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the Complete Review
the complete review - fiction

Autumn Rounds

Jacques Poulin

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To purchase Autumn Rounds

Title: Autumn Rounds
Author: Jacques Poulin
Genre: Novel
Written: 1993 (Eng. 2003)
Length: 194 pages
Original in: French
Availability: Autumn Rounds - US
Autumn Rounds - UK
Autumn Rounds - Canada
La tournée d'automne - Canada
La tournée d'automne - France
from: Bookshop.org (US)
directly from: Archipelago Books
  • French title: La tournée d'automne
  • Translated by Sheila Fischman

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Our Assessment:

B+ : nice little summer story

See our review for fuller assessment.

Review Summaries
Source Rating Date Reviewer
World Lit. Today . Winter/1995 Steven Daniell

  From the Reviews:
  • "La tournée d'automne builds around three interrelated passions: for books, for nature, and for another person. (...) As with other Poulin novels, the style of La tournée d'automne is both understated and enchanting. Amusing appearances by Jack Waterman (from Volkswagen Blues) and the occasional hungry cat punctuate the novel's bittersweet tone." - Steven Daniell, World Literature Today

Please note that these ratings solely represent the complete review's biased interpretation and subjective opinion of the actual reviews and do not claim to accurately reflect or represent the views of the reviewers. Similarly the illustrative quotes chosen here are merely those the complete review subjectively believes represent the tenor and judgment of the review as a whole. We acknowledge (and remind and warn you) that they may, in fact, be entirely unrepresentative of the actual reviews by any other measure.

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The complete review's Review:

       The central figure in Autumn Rounds is simply called the Driver. As he explains:

     "People call me the Driver. I have a van full of books -- a bookmobile. My job is lending books."
       He is an employee of the (provincial) Ministry of Culture, who supply the books. Three times a year he makes the rounds, traveling to small villages between Quebec City, where he lives, and the North Shore, reaching communities too small to have their own libraries. Each community has its own little network, sharing the books they borrow from the bookmobile among themselves -- though it's also entirely open to the general public: any passer-by is welcome to take books. The Driver doesn't collect the borrowed books -- though people can return them to him, or donate their own books, if they want to --; instead, people are asked to mail the books back to the Ministry when they're done with them. If and when books go missing, it's no problem; the Driver -- and the Ministry -- seem most interested in seeing that the books circulate, reaching as many interested readers as possible. There's no bureaucracy for users, no library cards to show or forms to fill out: they can just browse in the van, and take whatever appeals to them, and hold onto that for however long they like; in many ways it's like a free library box, just bigger, mobile, and manned.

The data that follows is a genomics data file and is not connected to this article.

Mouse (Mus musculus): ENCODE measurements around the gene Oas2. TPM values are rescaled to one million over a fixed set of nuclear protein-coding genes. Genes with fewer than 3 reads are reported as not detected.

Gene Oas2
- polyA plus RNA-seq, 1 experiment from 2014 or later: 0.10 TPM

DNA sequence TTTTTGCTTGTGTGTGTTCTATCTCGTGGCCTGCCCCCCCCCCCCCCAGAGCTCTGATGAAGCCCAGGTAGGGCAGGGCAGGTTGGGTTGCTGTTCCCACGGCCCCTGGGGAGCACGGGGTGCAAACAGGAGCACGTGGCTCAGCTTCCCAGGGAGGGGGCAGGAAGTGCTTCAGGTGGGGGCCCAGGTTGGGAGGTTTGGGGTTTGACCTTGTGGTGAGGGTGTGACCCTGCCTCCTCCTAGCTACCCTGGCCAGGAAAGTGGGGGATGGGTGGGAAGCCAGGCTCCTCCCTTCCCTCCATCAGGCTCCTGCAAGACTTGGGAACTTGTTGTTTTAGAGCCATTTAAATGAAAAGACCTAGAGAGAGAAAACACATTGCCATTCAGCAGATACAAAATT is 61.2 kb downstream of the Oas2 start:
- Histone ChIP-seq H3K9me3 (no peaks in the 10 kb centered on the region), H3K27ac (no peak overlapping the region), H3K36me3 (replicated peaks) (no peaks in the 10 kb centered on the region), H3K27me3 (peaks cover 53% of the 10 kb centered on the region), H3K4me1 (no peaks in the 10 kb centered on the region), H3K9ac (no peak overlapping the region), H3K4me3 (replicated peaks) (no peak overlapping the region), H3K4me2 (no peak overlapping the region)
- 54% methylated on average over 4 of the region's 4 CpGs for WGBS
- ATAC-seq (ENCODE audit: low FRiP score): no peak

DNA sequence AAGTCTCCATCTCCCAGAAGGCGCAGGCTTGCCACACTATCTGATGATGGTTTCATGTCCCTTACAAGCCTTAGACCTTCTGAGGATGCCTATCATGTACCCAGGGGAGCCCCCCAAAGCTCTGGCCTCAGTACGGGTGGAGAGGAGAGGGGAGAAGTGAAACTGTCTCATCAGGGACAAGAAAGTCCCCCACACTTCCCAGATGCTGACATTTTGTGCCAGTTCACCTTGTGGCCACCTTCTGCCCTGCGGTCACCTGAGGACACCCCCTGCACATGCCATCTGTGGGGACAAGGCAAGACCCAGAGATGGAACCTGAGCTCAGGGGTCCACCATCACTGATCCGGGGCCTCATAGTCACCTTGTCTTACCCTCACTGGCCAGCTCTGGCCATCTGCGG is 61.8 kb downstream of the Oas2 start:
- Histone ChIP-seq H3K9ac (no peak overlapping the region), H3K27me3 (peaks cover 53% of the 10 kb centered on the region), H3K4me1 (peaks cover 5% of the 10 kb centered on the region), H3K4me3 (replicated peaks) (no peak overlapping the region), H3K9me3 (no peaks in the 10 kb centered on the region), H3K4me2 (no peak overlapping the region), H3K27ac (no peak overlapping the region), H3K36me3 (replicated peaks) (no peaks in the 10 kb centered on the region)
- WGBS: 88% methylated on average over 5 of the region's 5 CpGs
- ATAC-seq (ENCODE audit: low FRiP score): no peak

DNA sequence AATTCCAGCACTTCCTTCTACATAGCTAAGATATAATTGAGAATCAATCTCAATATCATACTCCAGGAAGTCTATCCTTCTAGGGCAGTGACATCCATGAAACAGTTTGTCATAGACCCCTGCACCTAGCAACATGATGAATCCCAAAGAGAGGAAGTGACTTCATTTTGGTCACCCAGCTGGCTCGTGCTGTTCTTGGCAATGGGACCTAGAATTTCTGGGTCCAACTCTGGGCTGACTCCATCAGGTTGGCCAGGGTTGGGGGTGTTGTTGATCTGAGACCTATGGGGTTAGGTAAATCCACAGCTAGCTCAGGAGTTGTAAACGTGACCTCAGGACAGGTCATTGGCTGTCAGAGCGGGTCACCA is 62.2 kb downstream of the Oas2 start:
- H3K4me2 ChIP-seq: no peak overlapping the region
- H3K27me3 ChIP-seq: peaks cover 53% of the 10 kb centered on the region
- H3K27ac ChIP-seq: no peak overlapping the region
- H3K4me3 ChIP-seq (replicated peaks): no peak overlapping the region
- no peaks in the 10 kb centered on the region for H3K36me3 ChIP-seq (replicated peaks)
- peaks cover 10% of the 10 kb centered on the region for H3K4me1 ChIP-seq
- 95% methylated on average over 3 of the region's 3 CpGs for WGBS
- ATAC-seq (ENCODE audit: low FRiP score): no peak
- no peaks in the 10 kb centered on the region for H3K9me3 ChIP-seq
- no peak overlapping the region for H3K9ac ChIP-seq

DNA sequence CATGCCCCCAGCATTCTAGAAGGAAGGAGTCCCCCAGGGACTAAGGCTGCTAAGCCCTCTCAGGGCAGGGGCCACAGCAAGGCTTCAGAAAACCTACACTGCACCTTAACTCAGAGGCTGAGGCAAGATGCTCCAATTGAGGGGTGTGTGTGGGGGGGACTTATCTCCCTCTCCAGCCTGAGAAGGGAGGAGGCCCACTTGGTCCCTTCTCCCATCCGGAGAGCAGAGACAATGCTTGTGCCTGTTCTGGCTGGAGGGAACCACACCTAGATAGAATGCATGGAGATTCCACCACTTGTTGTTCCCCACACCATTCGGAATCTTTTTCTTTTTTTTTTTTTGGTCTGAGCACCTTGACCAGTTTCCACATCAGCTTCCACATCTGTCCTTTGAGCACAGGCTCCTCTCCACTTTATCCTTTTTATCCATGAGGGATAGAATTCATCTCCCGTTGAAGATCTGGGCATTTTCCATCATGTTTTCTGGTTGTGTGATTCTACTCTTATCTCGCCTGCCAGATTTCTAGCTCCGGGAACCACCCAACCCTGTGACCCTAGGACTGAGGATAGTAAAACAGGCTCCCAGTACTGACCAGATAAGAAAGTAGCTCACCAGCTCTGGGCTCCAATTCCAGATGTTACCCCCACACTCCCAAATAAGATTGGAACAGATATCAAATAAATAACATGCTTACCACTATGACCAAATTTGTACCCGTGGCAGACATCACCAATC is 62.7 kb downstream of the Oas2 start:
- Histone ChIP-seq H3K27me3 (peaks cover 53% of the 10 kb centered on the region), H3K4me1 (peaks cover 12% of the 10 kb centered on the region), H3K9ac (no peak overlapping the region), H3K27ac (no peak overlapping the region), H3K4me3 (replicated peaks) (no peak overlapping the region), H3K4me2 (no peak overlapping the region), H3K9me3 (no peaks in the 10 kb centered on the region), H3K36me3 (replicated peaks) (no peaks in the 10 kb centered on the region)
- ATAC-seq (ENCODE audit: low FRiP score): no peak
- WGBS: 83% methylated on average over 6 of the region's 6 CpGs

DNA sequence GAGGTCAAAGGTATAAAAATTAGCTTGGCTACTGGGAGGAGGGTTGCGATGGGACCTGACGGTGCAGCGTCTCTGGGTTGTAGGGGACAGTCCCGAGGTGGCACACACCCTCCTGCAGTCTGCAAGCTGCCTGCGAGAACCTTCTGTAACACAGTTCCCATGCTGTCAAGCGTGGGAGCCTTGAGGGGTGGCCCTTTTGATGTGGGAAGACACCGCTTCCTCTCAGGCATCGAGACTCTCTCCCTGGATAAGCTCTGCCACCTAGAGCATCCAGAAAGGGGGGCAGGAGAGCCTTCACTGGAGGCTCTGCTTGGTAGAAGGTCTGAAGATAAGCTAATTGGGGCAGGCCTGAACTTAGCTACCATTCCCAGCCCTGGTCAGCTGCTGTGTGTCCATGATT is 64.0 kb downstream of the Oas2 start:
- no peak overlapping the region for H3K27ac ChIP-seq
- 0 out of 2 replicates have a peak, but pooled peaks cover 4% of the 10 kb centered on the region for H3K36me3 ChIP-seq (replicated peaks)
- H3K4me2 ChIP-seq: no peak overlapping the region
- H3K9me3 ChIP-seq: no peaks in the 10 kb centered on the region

It's all very easygoing, without rigid rules, a set schedule, or paperwork -- to the extent also that:
     The Ministry left it up to him to decide. when to set out. Over the years they had shown more and more confidence in this rather eccentric driver who combined the diligence of a civil servant with the capriciousness of a nomad.